Introduction

Cardiovascular diseases (CVDs) have become the leading cause of death worldwide, accounting for 40% of the deaths in the Chinese population (1, 2). According to the latest report of the National Center for Cardiovascular Diseases, there are 330 million patients with CVDs in China (3). With the rapid evolution of revascularization and the application of effective and advanced pharmacotherapy, more patients survive acute CVD events and live with this condition chronically. Therefore, there is a great need to build comprehensive, multidisciplinary prevention approaches to further stem this growing epidemic and reduce the occurrence and recurrence rate of CVD events.

Cardiac rehabilitation (CR) is a cost-effective secondary prevention model that delivers risk factor management strategies, psychosocial counseling, behavior modification, patient education, and supervised exercise, showing 20% reductions in cardiovascular mortality and morbidity (46). Multinational guidelines recommend CR in clinical practice (710). Despite these guidelines and well-established benefits, the availability of CR remains low, carried out only in 54.7% of institutions worldwide and 22.1% in low- and middle-income countries (LMICs), which have the greatest death rate from CVDs (11, 12). As reported, the enrollment rate differs greatly between Asian population and Western countries (13). In Singapore, only 12.3% of eligible patients participate in CR, while 14%‒50% participate in Korea and Japan (14, 15). The participants are also in suboptimal conditions with significant geographical variations and diversity of diseases. China is the world’s most populous developing country, accounting for approximately one-fifth of the total world population. In China, only 24% of hospitals had operational CR programs in 2016, and 216 medical institutions were developing CR programs in 2008, which is still significantly lower than that in most Western countries (e.g., the United States, Canada, South America, and the United Kingdom) (16).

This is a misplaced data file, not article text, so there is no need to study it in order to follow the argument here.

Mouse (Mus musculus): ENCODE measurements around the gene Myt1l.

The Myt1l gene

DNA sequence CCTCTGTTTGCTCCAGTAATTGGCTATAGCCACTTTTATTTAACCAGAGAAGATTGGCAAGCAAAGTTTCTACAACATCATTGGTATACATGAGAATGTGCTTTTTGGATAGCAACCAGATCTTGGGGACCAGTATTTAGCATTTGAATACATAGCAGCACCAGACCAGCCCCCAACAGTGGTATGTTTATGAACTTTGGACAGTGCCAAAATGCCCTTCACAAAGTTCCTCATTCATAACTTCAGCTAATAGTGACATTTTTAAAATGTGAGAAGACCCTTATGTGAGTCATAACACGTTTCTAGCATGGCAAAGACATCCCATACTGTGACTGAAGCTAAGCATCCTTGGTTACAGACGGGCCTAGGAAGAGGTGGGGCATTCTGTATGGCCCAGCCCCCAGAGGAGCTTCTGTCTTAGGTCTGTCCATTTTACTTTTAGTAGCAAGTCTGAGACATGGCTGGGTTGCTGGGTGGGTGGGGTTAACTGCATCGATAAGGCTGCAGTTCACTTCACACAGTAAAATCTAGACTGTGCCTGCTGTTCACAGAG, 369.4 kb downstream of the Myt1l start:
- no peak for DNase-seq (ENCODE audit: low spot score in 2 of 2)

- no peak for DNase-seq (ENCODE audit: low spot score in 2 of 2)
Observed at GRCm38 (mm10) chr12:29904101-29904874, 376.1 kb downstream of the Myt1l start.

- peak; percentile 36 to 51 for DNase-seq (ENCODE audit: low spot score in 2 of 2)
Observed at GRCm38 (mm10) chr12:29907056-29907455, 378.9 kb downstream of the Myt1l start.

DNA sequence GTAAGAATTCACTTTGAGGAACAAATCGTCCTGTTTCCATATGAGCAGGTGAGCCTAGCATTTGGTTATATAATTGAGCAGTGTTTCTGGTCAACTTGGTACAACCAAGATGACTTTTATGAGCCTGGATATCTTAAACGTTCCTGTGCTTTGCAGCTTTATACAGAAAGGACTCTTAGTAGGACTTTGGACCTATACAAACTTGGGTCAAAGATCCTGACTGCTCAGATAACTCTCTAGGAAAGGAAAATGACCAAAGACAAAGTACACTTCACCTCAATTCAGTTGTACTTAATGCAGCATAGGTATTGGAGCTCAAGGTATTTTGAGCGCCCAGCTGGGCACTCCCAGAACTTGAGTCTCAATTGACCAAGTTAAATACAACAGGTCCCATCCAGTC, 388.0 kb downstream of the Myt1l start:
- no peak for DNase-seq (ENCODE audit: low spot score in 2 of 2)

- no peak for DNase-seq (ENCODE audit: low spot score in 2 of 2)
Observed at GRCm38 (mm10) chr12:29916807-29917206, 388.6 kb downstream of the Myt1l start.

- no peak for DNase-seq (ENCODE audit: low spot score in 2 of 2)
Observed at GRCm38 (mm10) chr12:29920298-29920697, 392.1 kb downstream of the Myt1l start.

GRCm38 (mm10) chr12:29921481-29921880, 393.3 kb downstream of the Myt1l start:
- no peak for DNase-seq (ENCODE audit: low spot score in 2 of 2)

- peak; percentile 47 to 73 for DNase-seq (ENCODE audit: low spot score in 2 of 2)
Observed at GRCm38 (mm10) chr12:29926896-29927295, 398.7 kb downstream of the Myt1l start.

In the past 5 years, under the leadership of the Committee of Cardiac Rehabilitation and Prevention of the Chinese Association of Rehabilitation Medicine, more than 500 CR centers have been established with unsurpassed speed globally (17). Therefore, quality monitoring and improvement are urgently needed.

To date, only few studies have ascertained the availability and state of CR at the national level in China. To improve the quality of secondary prevention and rehabilitation for cardiovascular diseases, the committee established a registry system for CR in 2012. This study aimed to report the implementation, availability, distribution (across different provinces, prefectures, and counties), enrollment, and trend of dissemination of the CR program among Chinese patients and further clarify the current state of CR in China by registering and tracking patients undergoing CR programs in the database.

Materials and methods

Data source and collection

We analyzed data from the China Society of Cardiopulmonary Prevention and Rehabilitation (CACPR) Registry Platform (http://www.cacpr.cn).